Tearing Down the Wall of Worry

“Mr. Market, if you seek tranquility, if you seek prosperity for the S&P 500 and the housing market, if you seek the possibility of another bubble, come here to this gate. Mr. Market, open this gate. Mr. Market, tear down this wall…of worry!” – Ben Bernanke, circa 2009

The proverbial wall of worry that persisted throughout the last five years has not only been torn down, it has been crushed into a million little pieces. There has been no shortage of fear and doubt since the Bull Market began in March 2009. But day by day, week by week, this wall of worry was slowly eroding. Today, as the market has moved to unforeseen heights, the last remnants of doubt have finally been removed.

There have been many factors contributing to the removal of fear, but none have been more important than the unrelenting move higher (record-breaking streak above the 200-day moving average) and the now ingrained belief that the Federal Reserve has the ability to prevent corrections from occurring.


In no uncertain terms, Mr. Bernanke and Ms. Yellen have been forcing investors to take more risk, to tear down that wall of worry that was built up during the Great Recession. And as it turns out, 0% interest rates for over five years can have a powerful effect on investor incentives.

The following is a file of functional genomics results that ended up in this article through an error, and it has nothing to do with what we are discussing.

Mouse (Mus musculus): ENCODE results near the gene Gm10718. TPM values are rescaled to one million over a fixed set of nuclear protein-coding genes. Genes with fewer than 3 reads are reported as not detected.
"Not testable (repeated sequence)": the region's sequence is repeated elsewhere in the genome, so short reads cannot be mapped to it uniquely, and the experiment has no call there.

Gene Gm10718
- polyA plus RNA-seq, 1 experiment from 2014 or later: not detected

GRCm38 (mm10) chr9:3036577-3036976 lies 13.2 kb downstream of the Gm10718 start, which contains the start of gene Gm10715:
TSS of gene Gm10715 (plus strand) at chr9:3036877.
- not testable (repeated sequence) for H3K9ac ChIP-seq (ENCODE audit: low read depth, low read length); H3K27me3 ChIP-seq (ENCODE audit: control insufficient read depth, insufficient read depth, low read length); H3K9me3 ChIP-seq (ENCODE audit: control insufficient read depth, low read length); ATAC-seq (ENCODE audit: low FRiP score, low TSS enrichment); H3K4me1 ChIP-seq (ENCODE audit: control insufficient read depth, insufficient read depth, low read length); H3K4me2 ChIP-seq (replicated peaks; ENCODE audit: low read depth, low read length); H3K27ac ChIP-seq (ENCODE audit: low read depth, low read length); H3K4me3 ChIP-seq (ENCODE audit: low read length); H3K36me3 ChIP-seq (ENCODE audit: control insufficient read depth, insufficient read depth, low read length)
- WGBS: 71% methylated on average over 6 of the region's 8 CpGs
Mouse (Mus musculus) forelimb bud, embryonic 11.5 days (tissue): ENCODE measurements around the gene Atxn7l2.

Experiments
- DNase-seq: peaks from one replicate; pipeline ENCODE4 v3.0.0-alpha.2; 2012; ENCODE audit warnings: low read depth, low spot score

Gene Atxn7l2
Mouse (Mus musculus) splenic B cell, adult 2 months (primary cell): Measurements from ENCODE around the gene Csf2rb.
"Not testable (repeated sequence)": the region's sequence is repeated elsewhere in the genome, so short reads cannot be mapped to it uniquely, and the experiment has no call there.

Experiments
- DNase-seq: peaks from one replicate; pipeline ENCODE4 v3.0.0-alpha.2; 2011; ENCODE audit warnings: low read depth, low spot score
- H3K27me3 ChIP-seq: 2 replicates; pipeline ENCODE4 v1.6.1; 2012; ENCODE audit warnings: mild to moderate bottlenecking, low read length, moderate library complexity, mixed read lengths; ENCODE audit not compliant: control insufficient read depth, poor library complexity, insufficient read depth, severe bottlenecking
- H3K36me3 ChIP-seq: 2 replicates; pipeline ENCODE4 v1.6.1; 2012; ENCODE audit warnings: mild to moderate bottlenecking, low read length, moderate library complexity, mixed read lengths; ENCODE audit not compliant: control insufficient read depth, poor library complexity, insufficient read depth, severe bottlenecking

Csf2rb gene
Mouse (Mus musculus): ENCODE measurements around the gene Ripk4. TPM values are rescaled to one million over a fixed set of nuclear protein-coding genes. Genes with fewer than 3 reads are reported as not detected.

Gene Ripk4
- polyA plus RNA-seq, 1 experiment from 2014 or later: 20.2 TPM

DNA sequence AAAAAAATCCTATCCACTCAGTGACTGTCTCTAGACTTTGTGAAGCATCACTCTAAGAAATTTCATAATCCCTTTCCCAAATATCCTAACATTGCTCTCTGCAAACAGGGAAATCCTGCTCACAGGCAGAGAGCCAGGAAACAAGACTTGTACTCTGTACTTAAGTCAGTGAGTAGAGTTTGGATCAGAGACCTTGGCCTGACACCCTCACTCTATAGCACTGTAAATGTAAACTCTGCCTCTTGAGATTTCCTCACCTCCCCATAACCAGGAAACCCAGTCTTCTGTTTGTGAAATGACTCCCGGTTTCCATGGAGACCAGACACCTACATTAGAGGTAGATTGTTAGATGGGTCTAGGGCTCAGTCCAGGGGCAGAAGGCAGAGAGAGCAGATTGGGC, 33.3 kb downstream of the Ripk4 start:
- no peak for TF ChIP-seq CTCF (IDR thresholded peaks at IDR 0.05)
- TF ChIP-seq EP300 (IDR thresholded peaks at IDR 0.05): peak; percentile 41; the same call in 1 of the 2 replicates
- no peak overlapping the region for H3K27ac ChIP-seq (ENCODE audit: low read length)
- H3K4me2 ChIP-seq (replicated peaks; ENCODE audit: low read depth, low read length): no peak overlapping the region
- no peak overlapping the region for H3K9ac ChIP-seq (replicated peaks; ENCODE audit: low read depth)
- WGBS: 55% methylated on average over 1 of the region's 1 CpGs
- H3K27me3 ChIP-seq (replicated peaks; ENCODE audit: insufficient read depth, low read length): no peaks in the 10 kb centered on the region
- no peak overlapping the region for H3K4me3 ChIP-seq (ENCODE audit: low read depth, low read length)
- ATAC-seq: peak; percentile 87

Indeed, the return of the Total US Stock Market (VTI) since March 2009 speaks for itself. The equity market is now up +229%, having more than tripled its value from the low. It is nearly impossible to be worried about stocks or the economy after looking at this chart.


A few weeks ago, David Tepper made headlines at the SALT conference saying the following:

“There are times to make money. This is a time to not lose money. This is when you’re supposed to think about preserving some of your money. I am nervous. I think it’s nervous time.” – David Tepper, May 15, 2014

Only three weeks later as stocks hit new all-time highs, his newfound fears were gone and he was bullish once again:

“Bottom line is, all of those things [that made me nervous] alleviated, one by one.” – David Tepper, June 5, 2014

The Tepper sentiment reversal is certainly a subjective observation, but I think it adds credence to the theory that the “Wall of Worry” is no more. Let’s review some more objective evidence on sentiment today.

1)      Investors Intelligence: The percentage of Bulls in the most recent survey came in at 62.2%, a 9-year high and above 96% of historical readings. There are more Bulls today than at the October 2007 peak.


2)      CBOE Equity Put/Call Ratio: The 10-day moving average of the ratio of puts to calls is below 97% of historical readings.


3)      NAAIM Exposure Index: Active Managers polled by NAAIM are reporting 91% exposure to equities, a reading higher than 95% of historical values.


4)      CNN/Money’s Fear & Greed Index: At a level of 92, the index is currently showing Extreme Greed.


5)      VIX Index: The “fear index” hit a new bull market low of 10.73 last week. If it closes the month at this level, it would be the 3rd lowest monthly close in VIX history.